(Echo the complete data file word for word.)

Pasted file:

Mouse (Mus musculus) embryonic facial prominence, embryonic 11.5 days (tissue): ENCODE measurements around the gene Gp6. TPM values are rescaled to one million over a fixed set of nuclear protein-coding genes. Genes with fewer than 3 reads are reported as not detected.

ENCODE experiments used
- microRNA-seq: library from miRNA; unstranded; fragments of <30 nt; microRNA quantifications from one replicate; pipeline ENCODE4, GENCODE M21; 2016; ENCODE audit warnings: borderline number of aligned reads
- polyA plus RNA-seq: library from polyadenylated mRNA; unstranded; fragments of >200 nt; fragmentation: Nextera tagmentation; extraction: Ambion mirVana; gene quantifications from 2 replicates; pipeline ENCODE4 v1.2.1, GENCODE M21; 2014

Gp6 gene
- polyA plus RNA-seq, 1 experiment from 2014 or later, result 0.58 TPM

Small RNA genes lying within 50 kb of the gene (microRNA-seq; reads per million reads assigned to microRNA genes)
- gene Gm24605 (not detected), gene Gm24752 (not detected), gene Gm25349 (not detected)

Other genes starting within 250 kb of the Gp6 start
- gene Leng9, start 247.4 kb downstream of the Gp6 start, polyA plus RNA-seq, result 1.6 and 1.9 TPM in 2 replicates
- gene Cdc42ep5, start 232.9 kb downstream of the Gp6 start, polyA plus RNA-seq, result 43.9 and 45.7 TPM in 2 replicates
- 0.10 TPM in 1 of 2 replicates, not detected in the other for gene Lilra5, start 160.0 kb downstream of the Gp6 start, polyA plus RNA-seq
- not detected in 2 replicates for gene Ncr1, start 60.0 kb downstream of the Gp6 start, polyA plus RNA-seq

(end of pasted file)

Mouse (Mus musculus) embryonic facial prominence, embryonic 11.5 days (tissue): ENCODE measurements around the gene Gp6. TPM values are rescaled to one million over a fixed set of nuclear protein-coding genes. Genes with fewer than 3 reads are reported as not detected.

ENCODE experiments used
- microRNA-seq: library from miRNA; unstranded; fragments of <30 nt; microRNA quantifications from one replicate; pipeline ENCODE4, GENCODE M21; 2016; ENCODE audit warnings: borderline number of aligned reads
- polyA plus RNA-seq: library from polyadenylated mRNA; unstranded; fragments of >200 nt; fragmentation: Nextera tagmentation; extraction: Ambion mirVana; gene quantifications from 2 replicates; pipeline ENCODE4 v1.2.1, GENCODE M21; 2014

Gp6 gene
- polyA plus RNA-seq, 1 experiment from 2014 or later, result 0.58 TPM

Small RNA genes lying within 50 kb of the gene (microRNA-seq; reads per million reads assigned to microRNA genes)
- gene Gm24605 (not detected), gene Gm24752 (not detected), gene Gm25349 (not detected)

Other genes starting within 250 kb of the Gp6 start
- gene Leng9, start 247.4 kb downstream of the Gp6 start, polyA plus RNA-seq, result 1.6 and 1.9 TPM in 2 replicates
- gene Cdc42ep5, start 232.9 kb downstream of the Gp6 start, polyA plus RNA-seq, result 43.9 and 45.7 TPM in 2 replicates
- 0.10 TPM in 1 of 2 replicates, not detected in the other for gene Lilra5, start 160.0 kb downstream of the Gp6 start, polyA plus RNA-seq
- not detected in 2 replicates for gene Ncr1, start 60.0 kb downstream of the Gp6 start, polyA plus RNA-seq